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Planting Ideas for Each Month of the Year

One of the things we love most about living in beautiful upstate New York is the variety of seasons we get to experience each year. Our temperatures and environmental conditions in the Northeast are quite dynamic, and as all gardeners know, seeds that grow in the fall won’t necessarily fare as well in the spring. We’ve organized our certified organic seed catalog into the varieties that are ideal for planting each month of the year, so you can take the guesswork out of planning what vegetables and flowers to plant now. Bookmark this page and continue visiting us for monthly organic gardening ideas!

The best seeds to plant now are those that will thrive during each month’s unique conditions, bringing the spirit of the season to your table. We hope you and your customers will enjoy our selections and find them just as delicious and dependable as we do each year.

  • January

    Have you grown fresh greens on your winter windowsill? We do! Although the light is too little to support large (and especially fruiting) plants, there is plenty of light to inspire basil, lettuce, arugula, kale, cilantro and more than a dozen other varieties to grow into sweet baby greens. Here are two considerations for growing abundant greens all winter:

    -A south-facing window is often enough light to enjoy microgreens & small baby greens throughout the winter. With supplemental light it is easy to get larger plants that re-grow quickly. For lighting there are three considerations: right color, right intensity and right duration. Fluorescent lights make it affordable to achieve all three! If you see your plants getting leggy & leaning toward the light either eat them small or consider supplemental light for them.

    -Spacing is one of the finer arts of gardening; spacing (and timing) is the only difference between baby leaf and head lettuce. For example, we sow Flashy Trout Back Lettuce at 2-4 seeds per inch for baby greens and 6 seeds per foot thinned to 1 for full heads of its beautiful, buttery romaine. If we sowed more densely, each plant would quickly grow tall from the competition but they would be spindly and stressed, losing their sugars and tenderness quickly. One of the keys to growing successful winter greens is paying close attention to plant spacing, erring on the side of space so each plant has optimum sun exposure.

  • February

    Have you grown fresh greens on your winter windowsill? We do! Although the light is too little to support large (and especially fruiting) plants, there is plenty of light to inspire basil, lettuce, arugula, kale, cilantro and more than a dozen other varieties to grow into sweet baby greens. Here are two considerations for growing abundant greens all winter:

    -A south-facing window is often enough light to enjoy microgreens & small baby greens throughout the winter. With supplemental light it is easy to get larger plants that re-grow quickly. For lighting there are three considerations: right color, right intensity and right duration. Fluorescent lights make it affordable to achieve all three! If you see your plants getting leggy & leaning toward the light either eat them small or consider supplemental light for them.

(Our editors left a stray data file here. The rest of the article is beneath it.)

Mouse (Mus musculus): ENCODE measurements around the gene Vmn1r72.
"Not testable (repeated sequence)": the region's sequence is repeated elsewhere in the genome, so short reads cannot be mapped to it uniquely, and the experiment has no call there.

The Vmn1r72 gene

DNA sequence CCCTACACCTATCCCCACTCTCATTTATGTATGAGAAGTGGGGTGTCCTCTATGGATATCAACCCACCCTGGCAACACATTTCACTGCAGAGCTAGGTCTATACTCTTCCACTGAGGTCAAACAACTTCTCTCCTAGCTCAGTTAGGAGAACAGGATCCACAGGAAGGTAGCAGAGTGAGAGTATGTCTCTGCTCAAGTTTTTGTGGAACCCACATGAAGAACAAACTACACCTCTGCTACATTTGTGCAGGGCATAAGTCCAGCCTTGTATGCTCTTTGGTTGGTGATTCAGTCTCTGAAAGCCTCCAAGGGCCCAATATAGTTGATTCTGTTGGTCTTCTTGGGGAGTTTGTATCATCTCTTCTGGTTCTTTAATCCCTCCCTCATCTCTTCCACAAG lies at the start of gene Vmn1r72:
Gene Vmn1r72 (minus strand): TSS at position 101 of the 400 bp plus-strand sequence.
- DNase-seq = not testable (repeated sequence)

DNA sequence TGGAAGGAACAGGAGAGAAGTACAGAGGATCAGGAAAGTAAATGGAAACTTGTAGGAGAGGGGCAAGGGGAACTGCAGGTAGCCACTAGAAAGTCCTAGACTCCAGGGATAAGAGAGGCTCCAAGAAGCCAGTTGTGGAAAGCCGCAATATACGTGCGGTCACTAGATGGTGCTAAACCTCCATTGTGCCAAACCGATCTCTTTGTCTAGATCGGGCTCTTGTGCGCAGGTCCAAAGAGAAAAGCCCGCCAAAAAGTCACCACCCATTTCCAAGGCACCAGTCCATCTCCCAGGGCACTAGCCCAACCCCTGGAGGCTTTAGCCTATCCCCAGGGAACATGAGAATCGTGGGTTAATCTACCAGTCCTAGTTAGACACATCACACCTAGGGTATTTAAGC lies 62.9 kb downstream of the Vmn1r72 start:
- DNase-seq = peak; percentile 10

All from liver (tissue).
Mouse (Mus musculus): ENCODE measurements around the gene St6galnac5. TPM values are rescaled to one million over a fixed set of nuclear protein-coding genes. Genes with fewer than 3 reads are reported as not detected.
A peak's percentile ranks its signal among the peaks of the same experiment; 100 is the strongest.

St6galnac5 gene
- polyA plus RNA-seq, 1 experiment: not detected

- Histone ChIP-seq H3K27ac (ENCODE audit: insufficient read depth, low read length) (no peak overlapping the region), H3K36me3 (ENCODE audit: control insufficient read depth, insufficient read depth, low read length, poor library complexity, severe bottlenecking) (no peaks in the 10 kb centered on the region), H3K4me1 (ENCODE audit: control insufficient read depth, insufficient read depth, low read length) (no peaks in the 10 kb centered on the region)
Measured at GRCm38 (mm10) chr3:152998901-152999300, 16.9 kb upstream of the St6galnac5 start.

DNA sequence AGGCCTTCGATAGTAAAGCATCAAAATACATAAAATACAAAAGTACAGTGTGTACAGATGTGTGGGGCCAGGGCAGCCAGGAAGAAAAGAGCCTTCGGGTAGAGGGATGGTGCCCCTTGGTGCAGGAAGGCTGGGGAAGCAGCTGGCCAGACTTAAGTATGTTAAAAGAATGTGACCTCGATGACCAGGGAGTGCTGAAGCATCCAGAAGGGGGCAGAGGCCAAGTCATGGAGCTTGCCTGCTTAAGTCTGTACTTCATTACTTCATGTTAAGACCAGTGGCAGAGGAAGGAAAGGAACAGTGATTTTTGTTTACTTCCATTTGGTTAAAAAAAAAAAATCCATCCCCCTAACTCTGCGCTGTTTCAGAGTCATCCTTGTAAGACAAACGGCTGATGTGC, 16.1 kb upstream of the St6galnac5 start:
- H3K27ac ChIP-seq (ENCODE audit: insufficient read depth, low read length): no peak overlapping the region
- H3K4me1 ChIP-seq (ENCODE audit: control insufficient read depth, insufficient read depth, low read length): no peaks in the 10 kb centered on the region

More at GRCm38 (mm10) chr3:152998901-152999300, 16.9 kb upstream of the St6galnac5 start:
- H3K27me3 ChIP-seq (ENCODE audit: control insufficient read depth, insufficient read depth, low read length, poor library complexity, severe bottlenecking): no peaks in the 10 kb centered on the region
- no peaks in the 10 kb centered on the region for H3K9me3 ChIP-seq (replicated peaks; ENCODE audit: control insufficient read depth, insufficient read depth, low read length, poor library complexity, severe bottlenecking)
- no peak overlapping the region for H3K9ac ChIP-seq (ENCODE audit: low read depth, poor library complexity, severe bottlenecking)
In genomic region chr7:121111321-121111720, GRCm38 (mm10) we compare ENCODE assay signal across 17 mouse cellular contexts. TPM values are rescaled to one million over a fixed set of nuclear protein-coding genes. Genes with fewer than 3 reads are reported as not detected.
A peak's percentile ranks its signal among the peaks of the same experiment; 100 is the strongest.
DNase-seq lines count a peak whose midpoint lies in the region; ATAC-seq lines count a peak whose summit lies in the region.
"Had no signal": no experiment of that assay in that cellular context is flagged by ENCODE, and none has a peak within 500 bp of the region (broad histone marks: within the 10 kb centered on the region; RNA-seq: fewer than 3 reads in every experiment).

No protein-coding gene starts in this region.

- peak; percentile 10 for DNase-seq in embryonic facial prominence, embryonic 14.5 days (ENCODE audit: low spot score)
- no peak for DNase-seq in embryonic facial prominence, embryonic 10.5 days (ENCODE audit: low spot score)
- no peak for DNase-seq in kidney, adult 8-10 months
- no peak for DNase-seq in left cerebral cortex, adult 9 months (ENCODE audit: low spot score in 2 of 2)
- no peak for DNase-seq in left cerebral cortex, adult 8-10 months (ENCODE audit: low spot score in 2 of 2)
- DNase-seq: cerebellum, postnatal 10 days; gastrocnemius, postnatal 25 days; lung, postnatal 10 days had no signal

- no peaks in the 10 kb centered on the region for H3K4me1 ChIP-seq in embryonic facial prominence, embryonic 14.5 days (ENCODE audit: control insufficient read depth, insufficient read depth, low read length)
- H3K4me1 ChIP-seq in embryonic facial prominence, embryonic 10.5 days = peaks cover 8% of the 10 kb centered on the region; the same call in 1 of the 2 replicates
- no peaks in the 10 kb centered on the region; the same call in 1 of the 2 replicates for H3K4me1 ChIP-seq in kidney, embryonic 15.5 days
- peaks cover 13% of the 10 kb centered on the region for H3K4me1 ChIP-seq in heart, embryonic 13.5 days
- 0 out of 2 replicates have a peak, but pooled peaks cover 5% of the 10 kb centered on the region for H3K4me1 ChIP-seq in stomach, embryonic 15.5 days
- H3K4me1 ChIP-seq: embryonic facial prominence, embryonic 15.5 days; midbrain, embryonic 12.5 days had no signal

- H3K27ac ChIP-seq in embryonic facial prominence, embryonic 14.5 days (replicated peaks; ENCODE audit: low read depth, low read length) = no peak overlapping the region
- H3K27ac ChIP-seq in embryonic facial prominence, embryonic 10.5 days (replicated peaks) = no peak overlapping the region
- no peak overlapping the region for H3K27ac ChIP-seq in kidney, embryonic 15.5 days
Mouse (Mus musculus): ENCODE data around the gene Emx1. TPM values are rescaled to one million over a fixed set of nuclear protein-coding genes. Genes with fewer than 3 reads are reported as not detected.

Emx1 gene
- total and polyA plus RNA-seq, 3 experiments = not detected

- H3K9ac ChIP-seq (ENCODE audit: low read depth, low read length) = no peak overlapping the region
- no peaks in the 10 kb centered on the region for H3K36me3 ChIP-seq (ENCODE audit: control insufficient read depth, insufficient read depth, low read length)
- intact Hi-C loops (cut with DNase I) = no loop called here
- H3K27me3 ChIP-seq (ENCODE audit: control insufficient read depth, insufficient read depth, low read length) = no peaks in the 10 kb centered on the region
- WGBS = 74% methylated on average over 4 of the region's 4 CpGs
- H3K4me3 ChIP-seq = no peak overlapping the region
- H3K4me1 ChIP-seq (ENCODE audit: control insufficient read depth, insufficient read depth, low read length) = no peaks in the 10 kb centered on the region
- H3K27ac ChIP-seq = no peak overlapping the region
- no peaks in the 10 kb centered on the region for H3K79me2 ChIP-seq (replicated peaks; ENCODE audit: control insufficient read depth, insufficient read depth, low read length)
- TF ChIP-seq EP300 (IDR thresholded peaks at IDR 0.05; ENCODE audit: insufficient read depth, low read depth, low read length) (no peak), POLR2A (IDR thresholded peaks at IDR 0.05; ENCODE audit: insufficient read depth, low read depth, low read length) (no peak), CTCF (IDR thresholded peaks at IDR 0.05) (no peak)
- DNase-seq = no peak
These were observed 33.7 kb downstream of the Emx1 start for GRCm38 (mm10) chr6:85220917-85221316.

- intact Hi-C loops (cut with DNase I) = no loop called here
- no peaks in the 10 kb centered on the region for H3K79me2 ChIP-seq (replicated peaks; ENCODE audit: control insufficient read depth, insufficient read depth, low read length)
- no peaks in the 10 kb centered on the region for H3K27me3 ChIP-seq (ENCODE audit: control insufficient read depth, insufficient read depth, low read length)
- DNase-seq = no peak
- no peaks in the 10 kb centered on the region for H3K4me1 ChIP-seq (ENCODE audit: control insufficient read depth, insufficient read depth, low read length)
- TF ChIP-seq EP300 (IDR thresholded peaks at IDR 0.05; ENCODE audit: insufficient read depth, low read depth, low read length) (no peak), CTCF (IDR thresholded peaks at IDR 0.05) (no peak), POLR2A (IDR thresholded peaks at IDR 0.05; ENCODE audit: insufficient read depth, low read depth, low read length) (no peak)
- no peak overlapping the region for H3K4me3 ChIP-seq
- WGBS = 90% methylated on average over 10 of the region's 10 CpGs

-Spacing is one of the finer arts of gardening; spacing (and timing) is the only difference between baby leaf and head lettuce. For example, we sow Flashy Trout Back Lettuce at 2-4 seeds per inch for baby greens and 6 seeds per foot thinned to 1 for full heads of its beautiful, buttery romaine. If we sowed more densely, each plant would quickly grow tall from the competition but they would be spindly and stressed, losing their sugars and tenderness quickly. One of the keys to growing successful winter greens is paying close attention to plant spacing, erring on the side of space so each plant has optimum sun exposure.
  • March

    Have you grown fresh greens on your winter windowsill? We do! Although the light is too little to support large (and especially fruiting) plants, there is plenty of light to inspire basil, lettuce, arugula, kale, cilantro and more than a dozen other varieties to grow into sweet baby greens. Here are two considerations for growing abundant greens all winter:

    -A south-facing window is often enough light to enjoy microgreens & small baby greens throughout the winter. With supplemental light it is easy to get larger plants that re-grow quickly. For lighting there are three considerations: right color, right intensity and right duration. Fluorescent lights make it affordable to achieve all three! If you see your plants getting leggy & leaning toward the light either eat them small or consider supplemental light for them.